County Announces $5 Million Settlement Over Jail Inmate Death
Author: Administrative Office
Date: Thursday, July 27, 2017 9:09 AM
County officials have taken a hard look at the circumstances leading up to Mr. Holland’s death and have made sweeping changes in an effort to prevent a tragedy like this from reoccurring.
The County of San Luis Obispo has agreed to pay the family of Andrew Holland a $5 million settlement after his death at County Jail in January.
“Andrew Holland’s death at County Jail was a tragedy that should never have happened,” said Assistant County Administrative Officer Guy Savage. “It’s clear that counties and jails across the nation face systemic problems as the number of inmates with mental illness continues to climb. We are focused on fixing those problems here in San Luis Obispo County.”
County officials have taken a hard look at the circumstances leading up to Mr. Holland’s death. Since January, the County has made sweeping changes in an effort to prevent a tragedy like this from reoccurring. Some of the more significant changes include:
- There are only 16 beds at the County’s only Psychiatric Health Facility, but there are about 600 County Jail inmates at any given time and a substantial number of these inmates suffer from mental illness. The County Health Agency changed protocols to ensure that the facility can now promptly accept mentally ill inmates who are a danger to themselves or others.
- The Sheriff’s Office discontinued the use of its restraint chair and has updated its restraint policies. Restraint chairs are commonly used in emergency situations at jails across the state to prevent inmates from harming themselves.
- The Sheriff’s Office has also restricted the amount of time an inmate can spend in a safety cell to no more than 72 hours. Now, after 48 hours, only a Health Agency psychiatrist can extend the amount of time an inmate can spend in a safety cell, and only by 24 hours after an in-person assessment of the inmate. After 48 hours in a safety cell, an inmate must be either cleared for jail housing, cleared for an extended stay in a safety cell by a psychiatrist, admitted to the County Psychiatric Health Facility, or transported to a hospital.
- Both the Sheriff’s Office and the Health Agency have added dedicated supervision of the medically and mentally ill inmates at County Jail and have increased communication between the Sheriff’s staff and Health Agency staff.
The County has also changed important policies and procedures at County Jail and the Psychiatric Health Facility, provided additional staff training, and improved oversight and communications between the Sheriff’s Office and the County Health Agency to address the treatment of the medically and mentally ill inmates at County Jail.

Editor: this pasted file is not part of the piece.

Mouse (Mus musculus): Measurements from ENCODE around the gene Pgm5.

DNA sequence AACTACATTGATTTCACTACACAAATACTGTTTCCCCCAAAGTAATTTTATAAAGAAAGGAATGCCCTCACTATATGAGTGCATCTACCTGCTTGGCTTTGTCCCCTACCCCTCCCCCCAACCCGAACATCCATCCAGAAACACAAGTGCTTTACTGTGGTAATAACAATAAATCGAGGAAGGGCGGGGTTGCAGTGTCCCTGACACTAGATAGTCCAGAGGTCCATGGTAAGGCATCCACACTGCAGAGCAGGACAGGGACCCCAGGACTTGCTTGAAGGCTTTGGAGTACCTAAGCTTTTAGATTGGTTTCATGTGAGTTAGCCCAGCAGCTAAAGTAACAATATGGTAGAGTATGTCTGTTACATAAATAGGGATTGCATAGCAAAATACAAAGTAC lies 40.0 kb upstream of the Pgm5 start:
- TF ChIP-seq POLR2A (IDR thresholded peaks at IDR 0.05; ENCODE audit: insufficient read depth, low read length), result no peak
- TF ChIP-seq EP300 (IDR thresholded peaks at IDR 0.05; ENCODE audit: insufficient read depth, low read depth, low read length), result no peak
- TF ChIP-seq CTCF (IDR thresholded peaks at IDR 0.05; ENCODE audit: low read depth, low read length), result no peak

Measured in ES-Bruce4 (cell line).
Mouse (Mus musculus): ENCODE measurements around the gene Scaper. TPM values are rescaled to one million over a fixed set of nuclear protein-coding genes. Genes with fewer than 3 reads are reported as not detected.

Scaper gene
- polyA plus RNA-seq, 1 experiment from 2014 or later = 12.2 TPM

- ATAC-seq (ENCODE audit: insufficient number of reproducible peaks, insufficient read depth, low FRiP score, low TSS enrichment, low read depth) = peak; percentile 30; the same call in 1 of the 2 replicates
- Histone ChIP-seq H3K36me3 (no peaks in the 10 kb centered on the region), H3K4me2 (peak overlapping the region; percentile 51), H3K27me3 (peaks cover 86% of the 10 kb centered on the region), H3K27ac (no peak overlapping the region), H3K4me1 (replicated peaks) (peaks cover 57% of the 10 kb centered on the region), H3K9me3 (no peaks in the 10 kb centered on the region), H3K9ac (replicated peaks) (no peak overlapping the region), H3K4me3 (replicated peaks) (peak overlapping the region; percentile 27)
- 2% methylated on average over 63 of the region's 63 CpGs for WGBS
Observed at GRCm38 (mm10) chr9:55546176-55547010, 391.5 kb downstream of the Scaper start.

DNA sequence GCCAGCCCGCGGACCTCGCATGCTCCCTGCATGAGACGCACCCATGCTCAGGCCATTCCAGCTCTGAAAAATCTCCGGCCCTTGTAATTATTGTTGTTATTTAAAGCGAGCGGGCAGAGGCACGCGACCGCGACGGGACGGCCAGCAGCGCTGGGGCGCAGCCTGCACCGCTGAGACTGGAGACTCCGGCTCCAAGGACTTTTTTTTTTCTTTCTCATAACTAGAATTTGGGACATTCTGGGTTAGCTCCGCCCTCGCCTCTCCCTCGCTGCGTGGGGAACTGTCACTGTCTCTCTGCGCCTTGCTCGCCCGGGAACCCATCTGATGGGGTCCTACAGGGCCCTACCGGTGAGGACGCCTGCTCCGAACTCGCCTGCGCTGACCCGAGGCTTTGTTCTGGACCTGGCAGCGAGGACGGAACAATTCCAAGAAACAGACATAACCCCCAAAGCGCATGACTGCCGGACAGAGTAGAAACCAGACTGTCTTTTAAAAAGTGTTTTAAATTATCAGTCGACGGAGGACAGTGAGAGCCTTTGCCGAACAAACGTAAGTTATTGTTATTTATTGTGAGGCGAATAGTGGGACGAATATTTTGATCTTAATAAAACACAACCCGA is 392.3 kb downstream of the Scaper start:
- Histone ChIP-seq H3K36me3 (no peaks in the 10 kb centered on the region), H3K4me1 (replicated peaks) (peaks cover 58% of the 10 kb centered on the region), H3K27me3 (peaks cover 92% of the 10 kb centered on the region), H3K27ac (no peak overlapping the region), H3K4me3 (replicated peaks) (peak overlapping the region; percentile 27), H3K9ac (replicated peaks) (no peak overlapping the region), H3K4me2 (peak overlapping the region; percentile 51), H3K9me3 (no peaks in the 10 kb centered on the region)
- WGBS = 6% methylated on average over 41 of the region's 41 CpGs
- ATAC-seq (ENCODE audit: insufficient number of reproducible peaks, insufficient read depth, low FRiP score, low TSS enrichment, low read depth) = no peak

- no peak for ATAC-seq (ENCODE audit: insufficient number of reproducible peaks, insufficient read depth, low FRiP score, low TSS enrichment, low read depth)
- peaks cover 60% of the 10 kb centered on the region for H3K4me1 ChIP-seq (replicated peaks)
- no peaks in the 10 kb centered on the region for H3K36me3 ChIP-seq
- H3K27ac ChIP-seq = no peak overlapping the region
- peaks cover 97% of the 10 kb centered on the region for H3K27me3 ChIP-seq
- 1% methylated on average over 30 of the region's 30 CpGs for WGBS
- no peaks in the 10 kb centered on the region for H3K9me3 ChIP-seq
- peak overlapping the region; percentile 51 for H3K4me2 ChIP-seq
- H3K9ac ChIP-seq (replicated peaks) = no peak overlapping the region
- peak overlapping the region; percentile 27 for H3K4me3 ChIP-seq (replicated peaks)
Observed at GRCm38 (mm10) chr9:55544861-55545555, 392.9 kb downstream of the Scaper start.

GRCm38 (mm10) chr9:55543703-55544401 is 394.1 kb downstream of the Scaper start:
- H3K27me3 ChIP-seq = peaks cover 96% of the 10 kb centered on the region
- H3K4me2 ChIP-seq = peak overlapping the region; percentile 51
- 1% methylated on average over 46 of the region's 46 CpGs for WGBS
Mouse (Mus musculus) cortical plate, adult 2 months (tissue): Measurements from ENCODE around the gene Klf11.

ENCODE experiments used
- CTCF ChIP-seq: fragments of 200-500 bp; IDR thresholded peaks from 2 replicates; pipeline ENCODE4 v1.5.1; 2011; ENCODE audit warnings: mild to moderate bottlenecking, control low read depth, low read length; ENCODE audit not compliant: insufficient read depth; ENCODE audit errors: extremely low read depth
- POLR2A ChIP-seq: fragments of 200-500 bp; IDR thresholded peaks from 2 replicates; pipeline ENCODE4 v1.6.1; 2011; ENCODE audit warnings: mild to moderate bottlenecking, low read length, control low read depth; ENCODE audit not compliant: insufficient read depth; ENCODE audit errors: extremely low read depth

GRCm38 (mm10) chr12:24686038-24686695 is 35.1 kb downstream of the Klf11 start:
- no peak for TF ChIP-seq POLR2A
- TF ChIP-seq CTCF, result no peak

“The Sheriff’s Office recognizes the tragedy of this situation and we are committed to working with the Health Agency to ensure something like this does not happen again,” said Sheriff-Coroner Ian Parkinson.
Mr. Holland, a 36-year-old Atascadero resident who had been struggling with mental illness much of his adult life, was in custody since September 2015 and faced multiple charges, including resisting arrest, battery and a probation violation.
He was later declared by the San Luis Obispo County Superior Court to be incompetent to stand trial. The court ordered him to be transferred to the County’s 16-bed Psychiatric Health Facility, which is operated by the County Health Agency. Unfortunately, the facility was unable to accept him.
On January 20, 2017 while Mr. Holland awaited transfer, correctional deputies observed Mr. Holland striking himself in the face and head repeatedly. Jail staff placed him in a restraint chair to prevent him from harming himself further. Additional efforts were made to transfer him to the Psychiatric Health Facility during this time. He was also under observation and monitored approximately every 15 minutes by jail staff under the guidance of medical and mental health professionals.
After he was released from the chair on January 22, 2017, he was under direct observation and soon became unresponsive. Custody deputies and medical staff tried unsuccessfully to revive him.
"We feel terrible about what happened to Mr. Holland. The County Health Agency is dedicated to making the changes necessary to prevent this type of event from ever happening again," said County Health Agency Director Jeff Hamm.
Mr. Holland’s family and the County agreed to settle out of court rather than engage in lengthy, expensive and stressful litigation. Most of the funds to pay the settlement will come from the County’s medical malpractice insurance, less a $10,000 deductible the County is required to pay.